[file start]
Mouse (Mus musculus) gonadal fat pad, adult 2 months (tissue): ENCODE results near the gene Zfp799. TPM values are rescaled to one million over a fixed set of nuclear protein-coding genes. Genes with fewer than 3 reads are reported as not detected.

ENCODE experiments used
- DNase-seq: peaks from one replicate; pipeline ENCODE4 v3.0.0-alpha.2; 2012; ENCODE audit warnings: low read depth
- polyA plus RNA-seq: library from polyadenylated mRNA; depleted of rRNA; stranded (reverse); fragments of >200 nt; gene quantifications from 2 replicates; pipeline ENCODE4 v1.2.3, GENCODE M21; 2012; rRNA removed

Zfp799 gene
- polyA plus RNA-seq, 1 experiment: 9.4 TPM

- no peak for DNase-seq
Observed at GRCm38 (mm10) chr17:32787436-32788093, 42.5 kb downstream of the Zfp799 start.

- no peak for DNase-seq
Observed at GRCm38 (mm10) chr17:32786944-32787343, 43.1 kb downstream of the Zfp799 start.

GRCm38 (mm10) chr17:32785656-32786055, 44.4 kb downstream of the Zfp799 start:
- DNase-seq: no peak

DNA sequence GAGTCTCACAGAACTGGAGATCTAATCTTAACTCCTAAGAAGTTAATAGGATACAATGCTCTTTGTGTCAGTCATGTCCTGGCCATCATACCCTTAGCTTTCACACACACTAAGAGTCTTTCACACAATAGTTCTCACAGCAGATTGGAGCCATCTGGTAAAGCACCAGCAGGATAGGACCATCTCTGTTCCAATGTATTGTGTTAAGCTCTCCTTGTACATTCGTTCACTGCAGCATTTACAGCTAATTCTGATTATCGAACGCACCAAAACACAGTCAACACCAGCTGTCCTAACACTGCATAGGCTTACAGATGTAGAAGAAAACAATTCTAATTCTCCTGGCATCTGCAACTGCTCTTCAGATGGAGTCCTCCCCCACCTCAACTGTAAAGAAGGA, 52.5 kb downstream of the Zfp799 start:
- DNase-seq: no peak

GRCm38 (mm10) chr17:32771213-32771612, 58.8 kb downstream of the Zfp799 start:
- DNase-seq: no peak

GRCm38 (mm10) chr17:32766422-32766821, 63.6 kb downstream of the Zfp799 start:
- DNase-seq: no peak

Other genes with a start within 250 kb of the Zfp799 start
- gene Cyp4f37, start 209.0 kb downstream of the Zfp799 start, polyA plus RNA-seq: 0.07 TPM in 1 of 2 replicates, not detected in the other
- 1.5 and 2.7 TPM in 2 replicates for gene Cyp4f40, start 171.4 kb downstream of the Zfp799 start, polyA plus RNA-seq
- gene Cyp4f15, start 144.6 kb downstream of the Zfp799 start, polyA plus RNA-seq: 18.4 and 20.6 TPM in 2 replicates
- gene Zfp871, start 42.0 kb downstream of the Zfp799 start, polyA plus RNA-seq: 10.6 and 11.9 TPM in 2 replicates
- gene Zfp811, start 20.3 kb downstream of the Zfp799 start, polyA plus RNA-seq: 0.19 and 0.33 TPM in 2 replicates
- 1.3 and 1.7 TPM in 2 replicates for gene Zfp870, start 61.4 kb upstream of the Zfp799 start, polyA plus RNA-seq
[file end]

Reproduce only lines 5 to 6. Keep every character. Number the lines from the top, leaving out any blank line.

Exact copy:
Zfp799 gene
- polyA plus RNA-seq, 1 experiment: 9.4 TPM